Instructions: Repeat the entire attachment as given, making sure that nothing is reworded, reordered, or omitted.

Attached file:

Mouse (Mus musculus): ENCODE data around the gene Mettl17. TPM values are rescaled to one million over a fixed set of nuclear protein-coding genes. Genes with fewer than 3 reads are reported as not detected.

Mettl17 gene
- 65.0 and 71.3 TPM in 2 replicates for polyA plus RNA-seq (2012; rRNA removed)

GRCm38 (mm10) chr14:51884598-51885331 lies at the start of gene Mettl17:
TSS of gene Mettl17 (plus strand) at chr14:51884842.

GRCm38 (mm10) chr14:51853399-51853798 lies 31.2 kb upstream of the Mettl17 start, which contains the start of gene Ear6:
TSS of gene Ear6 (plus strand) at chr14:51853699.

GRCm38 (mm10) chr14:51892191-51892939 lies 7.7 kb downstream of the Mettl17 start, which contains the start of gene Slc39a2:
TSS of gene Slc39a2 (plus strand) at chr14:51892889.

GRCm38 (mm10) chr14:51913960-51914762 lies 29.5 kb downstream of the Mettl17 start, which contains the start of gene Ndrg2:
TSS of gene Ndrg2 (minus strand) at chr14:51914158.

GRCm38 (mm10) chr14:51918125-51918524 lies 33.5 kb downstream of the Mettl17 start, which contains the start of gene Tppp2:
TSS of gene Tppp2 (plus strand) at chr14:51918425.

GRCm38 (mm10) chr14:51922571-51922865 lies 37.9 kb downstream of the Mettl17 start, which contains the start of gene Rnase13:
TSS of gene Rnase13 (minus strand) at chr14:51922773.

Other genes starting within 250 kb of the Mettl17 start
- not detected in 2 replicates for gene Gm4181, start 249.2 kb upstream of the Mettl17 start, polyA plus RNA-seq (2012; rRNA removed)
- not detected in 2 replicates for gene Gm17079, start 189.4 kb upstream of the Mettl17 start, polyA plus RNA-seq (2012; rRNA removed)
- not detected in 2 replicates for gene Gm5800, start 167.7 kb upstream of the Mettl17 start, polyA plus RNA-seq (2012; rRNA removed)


Mouse (Mus musculus): ENCODE data around the gene Mettl17. TPM values are rescaled to one million over a fixed set of nuclear protein-coding genes. Genes with fewer than 3 reads are reported as not detected.

Mettl17 gene
- 65.0 and 71.3 TPM in 2 replicates for polyA plus RNA-seq (2012; rRNA removed)

GRCm38 (mm10) chr14:51884598-51885331 lies at the start of gene Mettl17:
TSS of gene Mettl17 (plus strand) at chr14:51884842.

GRCm38 (mm10) chr14:51853399-51853798 lies 31.2 kb upstream of the Mettl17 start, which contains the start of gene Ear6:
TSS of gene Ear6 (plus strand) at chr14:51853699.

GRCm38 (mm10) chr14:51892191-51892939 lies 7.7 kb downstream of the Mettl17 start, which contains the start of gene Slc39a2:
TSS of gene Slc39a2 (plus strand) at chr14:51892889.

GRCm38 (mm10) chr14:51913960-51914762 lies 29.5 kb downstream of the Mettl17 start, which contains the start of gene Ndrg2:
TSS of gene Ndrg2 (minus strand) at chr14:51914158.

GRCm38 (mm10) chr14:51918125-51918524 lies 33.5 kb downstream of the Mettl17 start, which contains the start of gene Tppp2:
TSS of gene Tppp2 (plus strand) at chr14:51918425.

GRCm38 (mm10) chr14:51922571-51922865 lies 37.9 kb downstream of the Mettl17 start, which contains the start of gene Rnase13:
TSS of gene Rnase13 (minus strand) at chr14:51922773.

Other genes starting within 250 kb of the Mettl17 start
- not detected in 2 replicates for gene Gm4181, start 249.2 kb upstream of the Mettl17 start, polyA plus RNA-seq (2012; rRNA removed)
- not detected in 2 replicates for gene Gm17079, start 189.4 kb upstream of the Mettl17 start, polyA plus RNA-seq (2012; rRNA removed)
- not detected in 2 replicates for gene Gm5800, start 167.7 kb upstream of the Mettl17 start, polyA plus RNA-seq (2012; rRNA removed)